1. The welfare of the child, and what is in his or her best interests.
  2. The child’s reasonable preference, if the child is of suitable age and maturity to make such a choice.
  3. The existence of any domestic violence, including physical and sexual abuse.
  4. Which parent has been the historical primary caretaker.
  5. The character, fitness, attitude and inclinations of each parent.
  6. The psychological, physical, environmental, spiritual, educational, medical, family, emotional and recreational aspects of each child’s life.
  7. Mother’s role as primary caregiver since the child’s infancy and whether a change in custody would isolate the child from his or her mother, considered against the mother’s efforts to include father in the child’s life.
  8. Any immoral conduct of either parent, shown to be detrimental to the welfare of the child.
  9. Religion of the parents and child.
  10. Any written agreement of the parties.

Three factors NOT considered by the court are gender, race, or the “Tender Years Doctrine” — the latter of which traditionally created a presumption that, absent specific circumstances, smaller children should be placed with their mother, and was abolished in South Carolina in 1995, leaving both parents on equal footing at the start of custody proceedings.

In South Carolina, the Family Court may award custody to non-parents and guardians if the child’s natural parents are deemed unfit or otherwise relinquish their parental rights. As always, the best interests of the child controls, and the Court may appoint a Guardian ad Litem to represent the child in the matter. Generally, in a contest between a parent and a non-parent or guardian, the Court will consider four factors:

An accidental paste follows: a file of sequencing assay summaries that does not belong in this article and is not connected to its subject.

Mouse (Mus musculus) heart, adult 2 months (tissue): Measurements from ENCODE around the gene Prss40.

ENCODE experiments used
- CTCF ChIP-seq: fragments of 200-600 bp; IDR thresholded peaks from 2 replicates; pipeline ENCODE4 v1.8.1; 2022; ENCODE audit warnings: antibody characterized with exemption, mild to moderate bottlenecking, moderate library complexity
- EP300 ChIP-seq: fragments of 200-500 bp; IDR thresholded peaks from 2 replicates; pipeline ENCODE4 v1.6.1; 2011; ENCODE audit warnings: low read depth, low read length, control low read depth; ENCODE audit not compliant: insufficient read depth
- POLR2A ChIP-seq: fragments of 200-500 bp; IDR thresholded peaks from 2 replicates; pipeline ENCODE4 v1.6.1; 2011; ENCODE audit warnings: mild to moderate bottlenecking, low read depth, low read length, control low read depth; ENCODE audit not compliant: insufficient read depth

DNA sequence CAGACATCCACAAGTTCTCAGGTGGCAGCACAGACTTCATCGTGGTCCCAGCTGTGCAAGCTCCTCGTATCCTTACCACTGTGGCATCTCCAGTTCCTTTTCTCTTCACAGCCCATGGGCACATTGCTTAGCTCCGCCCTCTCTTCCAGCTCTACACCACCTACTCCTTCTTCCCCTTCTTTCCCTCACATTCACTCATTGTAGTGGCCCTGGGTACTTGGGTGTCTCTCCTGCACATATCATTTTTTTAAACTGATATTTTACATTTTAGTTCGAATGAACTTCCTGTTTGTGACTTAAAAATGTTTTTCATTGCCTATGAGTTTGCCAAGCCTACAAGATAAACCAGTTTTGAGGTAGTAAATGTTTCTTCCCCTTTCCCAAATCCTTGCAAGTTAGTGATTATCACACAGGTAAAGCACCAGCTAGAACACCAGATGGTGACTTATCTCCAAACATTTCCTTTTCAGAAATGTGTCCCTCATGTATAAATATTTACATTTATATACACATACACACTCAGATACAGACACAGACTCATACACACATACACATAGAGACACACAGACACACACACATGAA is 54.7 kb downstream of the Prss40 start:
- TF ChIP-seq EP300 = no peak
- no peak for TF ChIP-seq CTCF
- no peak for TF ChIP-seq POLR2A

1. Fitness: The extent to which the parent has proven him or herself to be a good and fit parent, able to care for the child and to provide the child with a good home.
  2. Prior Contact: The amount of contact – visits, financial and other material support – the parent has had with the child while the child was in the care of the third party.
  3. Relinquishment Circumstances: The circumstances under which temporary relinquishment of parental rights occurred.
  4. Attachment: The degree of attachment between the child and the temporary custodian.

While a rebuttable presumption generally favors the parent over a third party and the parent usually prevails, the best interests of the child control, and if the third-party non-parent can show that he or she has served as a “psychological parent” to the child, the Court may find in the non-parent’s favor. A “psychological parent” is a person who, on a continuing everyday basis, fulfilled or continues to fulfill a child’s psychological and physical needs for a parent and provides for the child’s emotional and financial support.

In South Carolina, the parent without primary custody has the right to reasonable visitation, to be scheduled as agreed upon by the parties, or as ordered by the Court. As with all matters involving kids, though, the best interests of the child are paramount in all visitation decisions.